Felix Hufeld, executive director at German supervisory body BaFin, has argued there is currently “no pressing need” to change existing capital requirements for German occupational pension funds.
He also warned that the holistic balance sheet (HBS) accounting approach must not be introduced “through the back door”.
In his capacity as German representative to EIOPA’s management board, to which he was elected this summer, Hufeld is taking part in discussions on potential changes to capital requirements for pension funds.
Speaking with IPE, he claimed there was currently no pressing need to change the existing capital requirements for pension funds.
But he confirmed that BaFin would continue to take part in the technical work on a potential future IORP framework, particularly with respect to the HBS approach, which he described as “attractive in principle”.
“It aims to ensure that the various safety and adjustment mechanisms existing in funded European pension systems are made comparable,” he said.
But he also acknowledged that the results of the most recent quantitative impact study (QIS) showed that the question of whether the HBS approach can, in fact, be implemented ”cannot yet be assessed”.
He said: “We have to wait for the results of further technical work by EIOPA.”
Provided that a risk-based quantitative framework is implemented, Hufeld said he would, in principle, also be in favour of an Own Risk and Solvency Assessment (ORSA) requirement for pension funds, similar to those under Solvency II.
But he conceded that the question of whether these could be “filled with life” under IORP II – which will drop risk-based capital requirements for the time being – was “uncertain”.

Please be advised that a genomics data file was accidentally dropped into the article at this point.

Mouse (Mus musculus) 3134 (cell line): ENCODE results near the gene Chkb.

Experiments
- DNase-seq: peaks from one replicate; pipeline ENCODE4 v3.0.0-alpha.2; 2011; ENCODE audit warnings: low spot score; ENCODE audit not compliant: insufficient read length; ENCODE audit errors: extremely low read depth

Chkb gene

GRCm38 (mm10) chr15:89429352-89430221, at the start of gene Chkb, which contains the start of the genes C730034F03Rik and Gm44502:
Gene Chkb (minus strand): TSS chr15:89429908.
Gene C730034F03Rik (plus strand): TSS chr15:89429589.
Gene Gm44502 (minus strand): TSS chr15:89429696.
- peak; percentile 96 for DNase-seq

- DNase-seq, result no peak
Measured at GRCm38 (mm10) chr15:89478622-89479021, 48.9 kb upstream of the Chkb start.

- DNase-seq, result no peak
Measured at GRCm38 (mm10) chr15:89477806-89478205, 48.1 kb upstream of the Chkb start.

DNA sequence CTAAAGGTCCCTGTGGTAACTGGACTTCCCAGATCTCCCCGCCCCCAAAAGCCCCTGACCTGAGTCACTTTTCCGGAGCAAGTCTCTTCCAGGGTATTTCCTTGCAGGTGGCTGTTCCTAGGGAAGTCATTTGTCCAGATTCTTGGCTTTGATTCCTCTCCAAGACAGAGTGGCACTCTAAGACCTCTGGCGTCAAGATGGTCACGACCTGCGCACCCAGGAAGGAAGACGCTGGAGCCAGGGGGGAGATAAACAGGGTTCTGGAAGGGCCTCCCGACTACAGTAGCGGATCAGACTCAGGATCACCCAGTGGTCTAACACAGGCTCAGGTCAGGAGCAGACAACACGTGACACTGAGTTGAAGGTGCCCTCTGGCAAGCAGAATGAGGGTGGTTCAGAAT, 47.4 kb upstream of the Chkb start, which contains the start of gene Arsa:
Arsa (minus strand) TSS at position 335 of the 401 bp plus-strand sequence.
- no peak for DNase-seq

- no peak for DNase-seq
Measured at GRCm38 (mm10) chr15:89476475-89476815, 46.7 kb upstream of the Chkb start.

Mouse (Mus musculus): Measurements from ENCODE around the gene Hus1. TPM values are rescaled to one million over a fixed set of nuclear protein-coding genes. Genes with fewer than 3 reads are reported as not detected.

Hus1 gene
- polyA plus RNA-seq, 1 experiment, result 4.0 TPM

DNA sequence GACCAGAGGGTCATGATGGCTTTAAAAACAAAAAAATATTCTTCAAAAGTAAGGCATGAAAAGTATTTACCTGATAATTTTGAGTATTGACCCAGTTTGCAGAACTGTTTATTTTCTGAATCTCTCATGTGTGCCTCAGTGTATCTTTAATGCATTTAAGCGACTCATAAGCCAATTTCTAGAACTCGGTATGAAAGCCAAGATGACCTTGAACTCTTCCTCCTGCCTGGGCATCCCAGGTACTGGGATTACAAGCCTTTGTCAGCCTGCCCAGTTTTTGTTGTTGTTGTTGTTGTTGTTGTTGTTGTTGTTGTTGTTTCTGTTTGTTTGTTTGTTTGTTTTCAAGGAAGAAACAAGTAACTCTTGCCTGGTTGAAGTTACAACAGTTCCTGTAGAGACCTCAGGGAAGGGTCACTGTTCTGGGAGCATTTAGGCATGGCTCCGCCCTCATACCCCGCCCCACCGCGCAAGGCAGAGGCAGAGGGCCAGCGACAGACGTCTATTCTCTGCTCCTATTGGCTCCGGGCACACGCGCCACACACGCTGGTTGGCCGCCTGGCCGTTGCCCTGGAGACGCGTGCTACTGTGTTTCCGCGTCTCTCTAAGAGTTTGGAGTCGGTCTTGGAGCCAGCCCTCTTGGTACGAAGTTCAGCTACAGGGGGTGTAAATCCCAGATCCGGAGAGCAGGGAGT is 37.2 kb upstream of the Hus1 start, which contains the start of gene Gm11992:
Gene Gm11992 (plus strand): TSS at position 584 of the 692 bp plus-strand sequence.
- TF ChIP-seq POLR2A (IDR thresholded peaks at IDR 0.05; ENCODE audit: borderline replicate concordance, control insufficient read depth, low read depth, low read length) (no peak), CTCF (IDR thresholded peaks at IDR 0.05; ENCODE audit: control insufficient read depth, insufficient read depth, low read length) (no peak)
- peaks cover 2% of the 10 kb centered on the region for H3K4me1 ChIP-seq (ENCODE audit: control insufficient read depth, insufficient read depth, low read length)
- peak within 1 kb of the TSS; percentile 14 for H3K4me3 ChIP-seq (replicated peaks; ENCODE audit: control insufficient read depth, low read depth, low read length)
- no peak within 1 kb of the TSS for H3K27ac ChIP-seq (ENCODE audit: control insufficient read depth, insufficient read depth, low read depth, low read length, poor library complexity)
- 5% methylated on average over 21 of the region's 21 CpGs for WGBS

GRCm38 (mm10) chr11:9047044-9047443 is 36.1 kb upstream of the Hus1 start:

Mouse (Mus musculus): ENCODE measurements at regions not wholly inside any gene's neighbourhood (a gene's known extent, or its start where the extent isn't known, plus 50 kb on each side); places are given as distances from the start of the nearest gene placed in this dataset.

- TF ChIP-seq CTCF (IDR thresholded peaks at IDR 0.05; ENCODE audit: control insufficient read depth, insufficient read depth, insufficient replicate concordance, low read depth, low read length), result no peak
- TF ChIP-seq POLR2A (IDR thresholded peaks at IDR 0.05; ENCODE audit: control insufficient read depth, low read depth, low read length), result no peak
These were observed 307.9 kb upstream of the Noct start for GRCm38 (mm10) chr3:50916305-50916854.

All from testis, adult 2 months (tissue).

He said this was a question that “had not yet been talked about at the European level”.
“In my opinion,” he said, “a holistic balance sheet approach should not be introduced via the back door through an ORSA vehicle.”
Hufeld said an HBS approach was “even more complex” than Solvency II because it included the assessment of safety mechanisms and benefit adjustments on top of market-consistent evaluations.
“This will most likely present a major challenge for many IORPs, and this is certainly also one reason why mainly large IORPs have taken part in the QIS,” he said.
For future impact studies, he said he would like to see a similarly high participation level from German Pensionskassen and Pensionsfonds, in addition to smaller IORPs.
“In only this way can we better assess the effects that new quantitative requirements will have on smaller IORPs,” he said.
Hufeld said BaFin agreed with EIOPA that the HBS allowed pension funds to recognise the value of all the security and benefit-adjustment mechanisms available to them.
This includes special features particular to the German system, particularly the Pensions-Sicherungs-Verein (PSV), which covers the pension liabilities of insolvent German companies.
“To include all mechanisms is the only way to get a realistic picture of the actual economic situation of an IORP and its beneficiaries,” he said.
He pointed out that the German PSV was currently covering more than 93,000 employers, including all companies in the DAX.
Recently, the 2013 levy for the PSV, which covers Pensionsfonds but not Pensionskassen, was set at 17 basis points.